Note: This post was ready to publish last week, but I wanted to give a friend an opportunity to convince me that the net neutrality situation was a non-issue. That was a mistake. I remain unconvinced that what the FCC intends to do would not wreck things beyond repair.
It is not difficult to find things to be grateful for during this American Thanksgiving holiday. The question is whether you will still have that sentiment at this time next year. Much of what we take for granted is now in serious jeopardy thanks to this edition of the Presidency and Congress. Life as we know it may not survive through the next three years. One could argue that optimism about the future has been the first casualty.
Elephants, and lions, and tigers, and Polar Bears, oh my. They may be trophy-hunted or poached into extinction, or killed off by the policies exercised by climate change deniers. Science has no place in federal government right now, unless it can be used to accelerate the extraction of fossil fuels in the interest of "secure" energy of U.S. origin. The only bright spot has been the President's apparent reversal of his bid to overturn the ban on the importation of African Elephant parts by trophy hunters who kill their victims in Zimbabwe and Zambia. He has faced more public pressure on this one issue than any other so far, and he is apparently bowing to it. Good to know.
The onslaught against nature continues with a proposal to raise one-day admission fees to popular national parks a whopping $50.00 to $70.00. Yes, our parks are starved for funds for maintenance and other services, but that is thanks to a bloated Department of Defense budget that amounts to corporate welfare for private contractors, and wasteful spending in other areas as well. The conspiracy theorist in me believes the astronomical entry fee proposals are designed to drive down park visitations. Even people who can afford those prices may boycott the parks on principal. The less the attendance at parks, the more our President and Congress can argue that those public lands should be opened up to something truly beneficial: leases for oil, gas, and mineral extraction. The government will not see the profit, but the multinational corporations doing the work certainly will, which is the whole point. Meanwhile, leases are already being drawn up for properties managed by the Bureau of Land Management, U.S. Forest Service, and other agencies.
Do you think the World Wide Web is just fine as it is? Me, too, which is why I am aghast that the Federal Communications Commission, again led by a Presidential appointee, plans on allowing ISPs (Internet Service Providers) to pretty much write their own rules for access to the internet, both for users like you and me, and for those who provide services and content online. The oversimplified scenario is that if you want access to some of the websites and apps you are enjoying currently, you will have to pay more. Likewise, if you want your business to continue enjoying a (high) profile online, you will have to put up more money to get the same amount of customer traffic. Gee, I wonder who gets rich in all this (rhetorical question, sorry).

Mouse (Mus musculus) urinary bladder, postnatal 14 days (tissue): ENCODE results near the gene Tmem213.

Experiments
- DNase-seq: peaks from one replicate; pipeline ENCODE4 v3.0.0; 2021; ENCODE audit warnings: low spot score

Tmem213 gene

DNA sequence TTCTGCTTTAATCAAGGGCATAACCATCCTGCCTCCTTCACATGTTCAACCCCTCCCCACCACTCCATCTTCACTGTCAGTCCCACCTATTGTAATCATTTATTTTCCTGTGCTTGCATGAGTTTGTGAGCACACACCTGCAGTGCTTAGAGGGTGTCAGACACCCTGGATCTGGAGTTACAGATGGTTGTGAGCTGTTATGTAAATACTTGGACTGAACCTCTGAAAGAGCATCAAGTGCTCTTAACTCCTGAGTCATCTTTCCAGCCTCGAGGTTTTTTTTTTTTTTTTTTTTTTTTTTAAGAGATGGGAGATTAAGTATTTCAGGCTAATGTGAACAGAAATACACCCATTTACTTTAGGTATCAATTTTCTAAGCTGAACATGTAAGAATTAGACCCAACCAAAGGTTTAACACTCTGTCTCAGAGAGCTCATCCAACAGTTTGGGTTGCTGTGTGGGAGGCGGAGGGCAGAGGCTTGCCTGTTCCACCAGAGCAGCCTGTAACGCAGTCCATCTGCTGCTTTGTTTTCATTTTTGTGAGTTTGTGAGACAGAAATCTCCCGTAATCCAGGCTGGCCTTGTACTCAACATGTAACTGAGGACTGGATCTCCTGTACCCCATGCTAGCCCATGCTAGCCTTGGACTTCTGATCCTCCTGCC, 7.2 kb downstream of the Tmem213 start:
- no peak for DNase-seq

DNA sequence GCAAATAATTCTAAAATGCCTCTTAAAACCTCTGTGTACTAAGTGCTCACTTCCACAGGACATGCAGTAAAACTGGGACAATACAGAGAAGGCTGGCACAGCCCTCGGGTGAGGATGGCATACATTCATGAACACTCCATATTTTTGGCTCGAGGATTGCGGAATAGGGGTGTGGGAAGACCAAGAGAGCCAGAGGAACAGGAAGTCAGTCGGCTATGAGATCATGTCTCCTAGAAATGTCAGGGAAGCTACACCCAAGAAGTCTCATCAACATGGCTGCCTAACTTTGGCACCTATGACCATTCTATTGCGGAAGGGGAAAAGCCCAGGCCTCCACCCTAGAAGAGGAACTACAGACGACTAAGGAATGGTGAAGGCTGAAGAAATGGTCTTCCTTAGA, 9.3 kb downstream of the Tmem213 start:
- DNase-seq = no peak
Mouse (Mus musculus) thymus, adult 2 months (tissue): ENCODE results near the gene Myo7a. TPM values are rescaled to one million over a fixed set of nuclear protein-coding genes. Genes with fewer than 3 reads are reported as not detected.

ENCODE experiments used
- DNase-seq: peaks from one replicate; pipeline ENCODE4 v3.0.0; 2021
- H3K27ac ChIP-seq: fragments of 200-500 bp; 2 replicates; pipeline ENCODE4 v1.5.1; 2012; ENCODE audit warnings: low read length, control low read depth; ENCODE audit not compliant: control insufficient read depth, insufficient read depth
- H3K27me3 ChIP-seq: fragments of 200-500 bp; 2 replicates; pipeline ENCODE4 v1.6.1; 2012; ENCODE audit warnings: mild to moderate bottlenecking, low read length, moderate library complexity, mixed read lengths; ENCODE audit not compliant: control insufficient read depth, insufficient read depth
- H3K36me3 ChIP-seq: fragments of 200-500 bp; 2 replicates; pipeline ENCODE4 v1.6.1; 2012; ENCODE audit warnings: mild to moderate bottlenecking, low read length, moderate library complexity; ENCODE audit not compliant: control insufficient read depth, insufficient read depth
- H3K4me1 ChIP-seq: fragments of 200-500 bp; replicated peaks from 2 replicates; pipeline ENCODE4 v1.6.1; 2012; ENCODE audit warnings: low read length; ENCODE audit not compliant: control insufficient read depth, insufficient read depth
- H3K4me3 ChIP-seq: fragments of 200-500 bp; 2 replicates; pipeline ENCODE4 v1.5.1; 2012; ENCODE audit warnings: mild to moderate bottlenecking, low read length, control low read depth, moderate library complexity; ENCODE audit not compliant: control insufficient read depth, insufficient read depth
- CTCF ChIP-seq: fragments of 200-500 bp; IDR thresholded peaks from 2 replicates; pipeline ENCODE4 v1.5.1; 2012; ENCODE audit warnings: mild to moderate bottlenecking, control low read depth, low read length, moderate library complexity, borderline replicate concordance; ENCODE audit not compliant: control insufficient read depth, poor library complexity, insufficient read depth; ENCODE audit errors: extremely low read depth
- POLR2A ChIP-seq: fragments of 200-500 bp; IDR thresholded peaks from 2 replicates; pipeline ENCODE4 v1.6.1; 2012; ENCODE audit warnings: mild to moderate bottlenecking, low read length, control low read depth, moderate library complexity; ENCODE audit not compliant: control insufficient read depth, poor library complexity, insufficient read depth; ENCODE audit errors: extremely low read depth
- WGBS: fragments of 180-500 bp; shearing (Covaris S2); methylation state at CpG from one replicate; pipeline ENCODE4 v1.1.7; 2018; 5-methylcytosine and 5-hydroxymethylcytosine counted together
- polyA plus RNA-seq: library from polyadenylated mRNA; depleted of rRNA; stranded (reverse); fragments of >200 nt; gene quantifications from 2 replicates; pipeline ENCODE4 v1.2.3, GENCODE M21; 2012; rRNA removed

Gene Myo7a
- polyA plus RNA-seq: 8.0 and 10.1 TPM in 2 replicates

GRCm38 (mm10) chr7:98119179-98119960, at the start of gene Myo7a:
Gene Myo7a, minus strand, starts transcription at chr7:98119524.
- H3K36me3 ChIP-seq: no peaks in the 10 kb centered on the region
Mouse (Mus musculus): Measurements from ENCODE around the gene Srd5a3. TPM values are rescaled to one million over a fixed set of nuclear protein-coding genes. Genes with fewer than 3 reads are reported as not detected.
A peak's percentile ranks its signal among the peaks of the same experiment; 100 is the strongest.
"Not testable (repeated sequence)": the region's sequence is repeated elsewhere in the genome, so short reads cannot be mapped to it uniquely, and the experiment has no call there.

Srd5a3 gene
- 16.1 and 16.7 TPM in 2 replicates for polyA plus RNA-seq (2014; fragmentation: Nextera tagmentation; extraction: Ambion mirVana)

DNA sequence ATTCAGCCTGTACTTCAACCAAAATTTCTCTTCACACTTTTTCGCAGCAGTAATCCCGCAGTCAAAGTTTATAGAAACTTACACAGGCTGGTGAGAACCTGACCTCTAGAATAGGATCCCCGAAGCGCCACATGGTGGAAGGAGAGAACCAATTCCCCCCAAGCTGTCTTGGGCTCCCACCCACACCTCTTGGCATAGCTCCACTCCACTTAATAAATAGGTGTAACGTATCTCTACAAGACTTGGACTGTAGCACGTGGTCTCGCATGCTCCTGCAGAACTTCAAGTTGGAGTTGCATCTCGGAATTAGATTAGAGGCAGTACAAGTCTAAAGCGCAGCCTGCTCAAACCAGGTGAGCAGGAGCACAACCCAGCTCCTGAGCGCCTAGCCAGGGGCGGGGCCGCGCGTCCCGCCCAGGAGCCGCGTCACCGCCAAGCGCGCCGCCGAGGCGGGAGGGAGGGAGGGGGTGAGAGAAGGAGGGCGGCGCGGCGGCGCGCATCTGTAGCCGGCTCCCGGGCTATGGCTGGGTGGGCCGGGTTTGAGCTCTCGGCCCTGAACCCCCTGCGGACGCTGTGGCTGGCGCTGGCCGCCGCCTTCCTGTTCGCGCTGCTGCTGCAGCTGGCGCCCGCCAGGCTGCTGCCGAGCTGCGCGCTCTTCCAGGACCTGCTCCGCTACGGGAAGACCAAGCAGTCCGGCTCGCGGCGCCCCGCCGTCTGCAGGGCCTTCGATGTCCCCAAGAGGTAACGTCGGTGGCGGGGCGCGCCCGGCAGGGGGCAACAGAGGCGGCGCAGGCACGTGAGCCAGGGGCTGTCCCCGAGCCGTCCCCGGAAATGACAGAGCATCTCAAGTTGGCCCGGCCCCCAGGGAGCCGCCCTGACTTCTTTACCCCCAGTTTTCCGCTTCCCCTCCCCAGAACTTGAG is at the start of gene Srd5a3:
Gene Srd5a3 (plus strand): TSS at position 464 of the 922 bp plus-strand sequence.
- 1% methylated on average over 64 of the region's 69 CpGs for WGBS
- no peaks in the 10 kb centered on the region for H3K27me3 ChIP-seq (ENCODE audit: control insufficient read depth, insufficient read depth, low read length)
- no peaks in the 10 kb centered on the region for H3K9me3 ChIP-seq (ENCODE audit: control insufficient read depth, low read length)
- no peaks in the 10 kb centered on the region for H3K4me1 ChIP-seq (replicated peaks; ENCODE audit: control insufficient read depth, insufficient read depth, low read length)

Meanwhile, alternative media, the non-fake news we turn to for the real scoop, will get overwhelmed by traditional media that can afford to get its message out there. Organizing protests, boycotts, petitions, and other means of dissent will become infinitely more difficult if people have to choose between different social media outlets, or are now unable to afford access at all. It might be the final nail in the coffin for dissent.
That question could be taken two ways: What other atrocities of policy are we in for? Or, what do we do to stop this runaway train? I cannot recall a time when I have written more about public issues, signed more online petitions, or (ever) written to my Congressperson than I am doing now; and it has nothing to do with political affiliation. I honestly feel I am being personally assaulted because of my passion for liberty, wildlife, creative enterprises, small business, the sharing economy, local agriculture, and rights to freedom of (non-hate) speech, healthcare, and safety. This administration is not good for anybody, except the ultra-rich who are also greedy.
What we have to do is avoid despair, and keep up the pressure. Keep informing each other. Raise awareness of issues as you yourself become aware of them. Raise funds for organizations battling against this administration on the streets, in the courts, and elsewhere. Mostly, don't lose friends over disagreements.